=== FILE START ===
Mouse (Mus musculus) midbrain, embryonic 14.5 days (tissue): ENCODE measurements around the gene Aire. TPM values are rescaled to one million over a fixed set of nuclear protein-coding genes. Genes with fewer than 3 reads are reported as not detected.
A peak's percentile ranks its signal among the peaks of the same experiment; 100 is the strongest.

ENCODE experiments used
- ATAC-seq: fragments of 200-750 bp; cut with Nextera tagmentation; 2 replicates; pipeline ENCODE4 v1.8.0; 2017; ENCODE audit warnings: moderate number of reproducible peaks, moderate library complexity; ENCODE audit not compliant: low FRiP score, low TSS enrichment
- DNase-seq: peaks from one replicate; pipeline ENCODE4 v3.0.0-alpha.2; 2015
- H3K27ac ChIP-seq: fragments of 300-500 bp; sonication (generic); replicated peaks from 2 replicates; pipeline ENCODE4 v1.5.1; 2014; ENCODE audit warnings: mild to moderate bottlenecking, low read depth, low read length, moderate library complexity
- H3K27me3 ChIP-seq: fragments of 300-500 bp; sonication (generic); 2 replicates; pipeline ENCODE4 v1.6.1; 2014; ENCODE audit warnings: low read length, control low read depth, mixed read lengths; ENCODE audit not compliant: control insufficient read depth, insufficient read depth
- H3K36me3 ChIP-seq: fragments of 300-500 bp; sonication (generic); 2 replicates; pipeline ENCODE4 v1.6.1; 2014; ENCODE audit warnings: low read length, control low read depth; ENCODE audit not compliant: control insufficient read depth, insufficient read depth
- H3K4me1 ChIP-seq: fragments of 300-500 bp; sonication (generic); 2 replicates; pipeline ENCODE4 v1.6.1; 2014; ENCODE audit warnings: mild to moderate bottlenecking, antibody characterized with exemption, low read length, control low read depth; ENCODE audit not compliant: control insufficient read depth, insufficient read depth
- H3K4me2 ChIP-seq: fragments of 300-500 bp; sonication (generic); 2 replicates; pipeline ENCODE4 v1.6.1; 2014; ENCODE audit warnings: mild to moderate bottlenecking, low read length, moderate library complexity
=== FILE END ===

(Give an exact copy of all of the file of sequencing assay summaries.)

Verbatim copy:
Mouse (Mus musculus) midbrain, embryonic 14.5 days (tissue): ENCODE measurements around the gene Aire. TPM values are rescaled to one million over a fixed set of nuclear protein-coding genes. Genes with fewer than 3 reads are reported as not detected.
A peak's percentile ranks its signal among the peaks of the same experiment; 100 is the strongest.

ENCODE experiments used
- ATAC-seq: fragments of 200-750 bp; cut with Nextera tagmentation; 2 replicates; pipeline ENCODE4 v1.8.0; 2017; ENCODE audit warnings: moderate number of reproducible peaks, moderate library complexity; ENCODE audit not compliant: low FRiP score, low TSS enrichment
- DNase-seq: peaks from one replicate; pipeline ENCODE4 v3.0.0-alpha.2; 2015
- H3K27ac ChIP-seq: fragments of 300-500 bp; sonication (generic); replicated peaks from 2 replicates; pipeline ENCODE4 v1.5.1; 2014; ENCODE audit warnings: mild to moderate bottlenecking, low read depth, low read length, moderate library complexity
- H3K27me3 ChIP-seq: fragments of 300-500 bp; sonication (generic); 2 replicates; pipeline ENCODE4 v1.6.1; 2014; ENCODE audit warnings: low read length, control low read depth, mixed read lengths; ENCODE audit not compliant: control insufficient read depth, insufficient read depth
- H3K36me3 ChIP-seq: fragments of 300-500 bp; sonication (generic); 2 replicates; pipeline ENCODE4 v1.6.1; 2014; ENCODE audit warnings: low read length, control low read depth; ENCODE audit not compliant: control insufficient read depth, insufficient read depth
- H3K4me1 ChIP-seq: fragments of 300-500 bp; sonication (generic); 2 replicates; pipeline ENCODE4 v1.6.1; 2014; ENCODE audit warnings: mild to moderate bottlenecking, antibody characterized with exemption, low read length, control low read depth; ENCODE audit not compliant: control insufficient read depth, insufficient read depth
- H3K4me2 ChIP-seq: fragments of 300-500 bp; sonication (generic); 2 replicates; pipeline ENCODE4 v1.6.1; 2014; ENCODE audit warnings: mild to moderate bottlenecking, low read length, moderate library complexity